FactorDB also contains those factorizations already.
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Old 2022-06-23, 21:52   #5
charybdis
 
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If k is odd, then x^k+1 factorizes as (x+1)(x^(k-1)-x^(k-2)+...-x+1). Substituting 10^m for x, we see that 10^km+1 is divisible by 10^m+1 if k is odd. In other words, 10^n+1 cannot be prime if n has an odd factor greater than 1.
The only values of n for which this is not the case are powers of 2, so these are the only exponents for which it is possible for 10^n+1 to be prime. They are Generalized Fermat numbers as Paul says.

See Wilfrid Keller's page for the status of the base 10 GFNs. No primes are known apart from 11, and it is almost certain that no more exist. 10^(2^31)+1 is the smallest with unknown status.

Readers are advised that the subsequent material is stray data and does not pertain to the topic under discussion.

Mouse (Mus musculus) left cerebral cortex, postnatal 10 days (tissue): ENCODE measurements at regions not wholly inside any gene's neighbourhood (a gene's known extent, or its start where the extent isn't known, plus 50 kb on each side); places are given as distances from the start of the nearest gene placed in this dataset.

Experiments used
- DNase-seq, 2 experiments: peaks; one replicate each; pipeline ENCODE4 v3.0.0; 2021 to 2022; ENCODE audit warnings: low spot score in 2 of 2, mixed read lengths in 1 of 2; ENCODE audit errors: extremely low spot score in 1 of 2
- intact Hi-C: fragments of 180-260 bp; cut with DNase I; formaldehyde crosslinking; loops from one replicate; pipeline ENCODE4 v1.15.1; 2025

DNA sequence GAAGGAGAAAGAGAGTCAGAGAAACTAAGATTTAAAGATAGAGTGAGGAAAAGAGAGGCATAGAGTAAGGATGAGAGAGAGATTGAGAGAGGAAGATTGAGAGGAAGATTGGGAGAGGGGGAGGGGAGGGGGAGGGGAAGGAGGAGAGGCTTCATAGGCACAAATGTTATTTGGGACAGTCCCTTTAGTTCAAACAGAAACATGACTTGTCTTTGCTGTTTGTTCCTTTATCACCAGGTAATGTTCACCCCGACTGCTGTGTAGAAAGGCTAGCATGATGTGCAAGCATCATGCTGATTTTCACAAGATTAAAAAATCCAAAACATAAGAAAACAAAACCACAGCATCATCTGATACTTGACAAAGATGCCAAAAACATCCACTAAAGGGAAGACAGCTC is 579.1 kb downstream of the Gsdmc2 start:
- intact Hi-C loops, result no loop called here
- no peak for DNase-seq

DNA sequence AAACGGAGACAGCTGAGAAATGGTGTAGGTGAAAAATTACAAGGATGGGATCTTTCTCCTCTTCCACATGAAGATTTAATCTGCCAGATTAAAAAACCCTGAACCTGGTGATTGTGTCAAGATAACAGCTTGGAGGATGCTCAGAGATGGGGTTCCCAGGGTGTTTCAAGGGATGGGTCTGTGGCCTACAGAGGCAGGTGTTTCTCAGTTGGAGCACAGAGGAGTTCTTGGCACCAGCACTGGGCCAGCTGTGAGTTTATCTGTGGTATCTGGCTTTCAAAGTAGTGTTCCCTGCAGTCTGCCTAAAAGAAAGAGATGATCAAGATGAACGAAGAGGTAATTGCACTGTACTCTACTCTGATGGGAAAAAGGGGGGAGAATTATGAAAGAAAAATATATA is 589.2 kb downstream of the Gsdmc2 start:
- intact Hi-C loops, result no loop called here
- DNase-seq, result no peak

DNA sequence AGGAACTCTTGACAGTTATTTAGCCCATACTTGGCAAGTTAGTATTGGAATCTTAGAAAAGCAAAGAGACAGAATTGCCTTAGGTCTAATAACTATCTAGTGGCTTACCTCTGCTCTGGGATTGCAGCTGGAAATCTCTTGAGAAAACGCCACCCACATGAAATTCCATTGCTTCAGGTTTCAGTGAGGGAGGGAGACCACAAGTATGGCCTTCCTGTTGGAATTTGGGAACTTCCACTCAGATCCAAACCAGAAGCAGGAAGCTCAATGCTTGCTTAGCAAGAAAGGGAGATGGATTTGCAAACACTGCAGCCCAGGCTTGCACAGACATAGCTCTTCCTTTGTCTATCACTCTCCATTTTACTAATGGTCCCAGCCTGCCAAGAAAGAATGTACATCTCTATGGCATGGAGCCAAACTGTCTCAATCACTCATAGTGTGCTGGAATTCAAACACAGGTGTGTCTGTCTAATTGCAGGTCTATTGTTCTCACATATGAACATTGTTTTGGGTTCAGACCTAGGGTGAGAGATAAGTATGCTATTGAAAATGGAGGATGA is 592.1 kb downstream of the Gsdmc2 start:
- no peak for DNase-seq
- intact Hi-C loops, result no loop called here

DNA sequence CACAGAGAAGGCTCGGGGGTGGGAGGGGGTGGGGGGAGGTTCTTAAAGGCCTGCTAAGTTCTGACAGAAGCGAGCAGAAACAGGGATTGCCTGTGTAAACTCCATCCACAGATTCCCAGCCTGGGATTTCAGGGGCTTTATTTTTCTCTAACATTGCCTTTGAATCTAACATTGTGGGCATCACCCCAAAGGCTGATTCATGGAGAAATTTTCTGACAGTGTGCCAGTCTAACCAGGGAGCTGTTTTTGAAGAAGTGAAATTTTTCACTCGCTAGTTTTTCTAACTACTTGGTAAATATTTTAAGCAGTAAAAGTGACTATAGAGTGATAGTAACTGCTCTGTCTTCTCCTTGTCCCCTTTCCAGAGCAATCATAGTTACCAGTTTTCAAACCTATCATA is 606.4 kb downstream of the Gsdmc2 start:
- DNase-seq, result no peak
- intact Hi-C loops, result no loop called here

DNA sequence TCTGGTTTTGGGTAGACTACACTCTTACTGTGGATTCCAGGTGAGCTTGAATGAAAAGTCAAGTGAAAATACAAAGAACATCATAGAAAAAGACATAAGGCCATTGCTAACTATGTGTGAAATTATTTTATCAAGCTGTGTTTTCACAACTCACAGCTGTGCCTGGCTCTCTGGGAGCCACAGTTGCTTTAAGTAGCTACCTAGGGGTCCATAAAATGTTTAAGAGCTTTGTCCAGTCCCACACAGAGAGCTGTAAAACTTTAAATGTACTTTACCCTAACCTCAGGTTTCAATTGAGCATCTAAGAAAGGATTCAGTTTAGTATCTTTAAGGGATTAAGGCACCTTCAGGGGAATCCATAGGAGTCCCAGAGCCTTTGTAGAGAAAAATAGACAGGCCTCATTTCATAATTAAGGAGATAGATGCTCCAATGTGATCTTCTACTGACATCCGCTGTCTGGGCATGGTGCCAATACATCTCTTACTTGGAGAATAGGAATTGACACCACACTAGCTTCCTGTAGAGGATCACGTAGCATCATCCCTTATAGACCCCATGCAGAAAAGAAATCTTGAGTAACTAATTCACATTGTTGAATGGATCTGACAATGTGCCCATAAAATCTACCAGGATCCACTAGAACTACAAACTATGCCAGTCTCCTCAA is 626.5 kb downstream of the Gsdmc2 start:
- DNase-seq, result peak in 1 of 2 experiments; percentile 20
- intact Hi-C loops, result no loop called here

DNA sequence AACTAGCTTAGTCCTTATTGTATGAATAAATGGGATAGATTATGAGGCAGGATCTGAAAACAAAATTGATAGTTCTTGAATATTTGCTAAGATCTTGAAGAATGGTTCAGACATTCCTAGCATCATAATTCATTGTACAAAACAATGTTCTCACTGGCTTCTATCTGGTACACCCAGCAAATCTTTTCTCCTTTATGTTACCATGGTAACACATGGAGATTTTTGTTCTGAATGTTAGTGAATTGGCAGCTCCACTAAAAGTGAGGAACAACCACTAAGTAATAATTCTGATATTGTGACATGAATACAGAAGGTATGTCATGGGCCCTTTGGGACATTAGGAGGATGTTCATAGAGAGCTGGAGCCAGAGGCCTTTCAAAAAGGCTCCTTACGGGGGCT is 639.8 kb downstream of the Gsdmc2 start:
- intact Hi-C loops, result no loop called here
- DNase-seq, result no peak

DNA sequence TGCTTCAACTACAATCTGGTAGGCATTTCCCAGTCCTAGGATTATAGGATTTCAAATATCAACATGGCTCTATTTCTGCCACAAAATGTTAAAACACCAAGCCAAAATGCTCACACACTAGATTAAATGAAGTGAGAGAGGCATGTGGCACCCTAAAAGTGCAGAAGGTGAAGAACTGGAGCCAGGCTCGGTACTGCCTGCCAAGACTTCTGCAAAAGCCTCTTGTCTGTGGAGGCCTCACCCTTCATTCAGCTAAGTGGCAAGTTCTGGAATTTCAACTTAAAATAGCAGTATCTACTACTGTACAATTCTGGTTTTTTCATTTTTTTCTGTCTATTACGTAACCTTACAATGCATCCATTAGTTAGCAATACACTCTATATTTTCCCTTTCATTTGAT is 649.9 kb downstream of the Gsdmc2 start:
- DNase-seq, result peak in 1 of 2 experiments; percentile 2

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Old 2022-06-24, 00:45   #6
MattcAnderson
 
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"Matthew Anderson"
Dec 2010
Oregon, USA

3·389 Posts
Smile

Thank you for all the insightful replies.
Learning is an ongoing process.

I try to summarize

I never fully understood the term Generalized Fermat Number, until now.

I will accept the definition

a^(2^k) + 1 is defined as a Generalized Fermat Number

10^(2^k) + 1 as a Generalized Fermat Number with a=10.
see mathworld.Wolfram.com reference
https://mathworld.wolfram.com/GeneralizedFermatNumber.html



Here are some (somewhat new to me) identities that are related.

x^3 + 1 = (x+1)*(x^2 - x + 1).

x^5 + 1 = (x+1)*(x^4 - x^3 + x^2 - x + 1).

similarly with x^7 + 1 and bigger odd exponents.

If we let x=10, then we have cases when divisibility by 11 happens.

for example, as I was shown
10^3+1 = 11*91
10^5+1 = 11*9091
10^7+1 = 11*909091
10^9+1 = 11*90909091

there is a (somewhat more clear now) pattern here.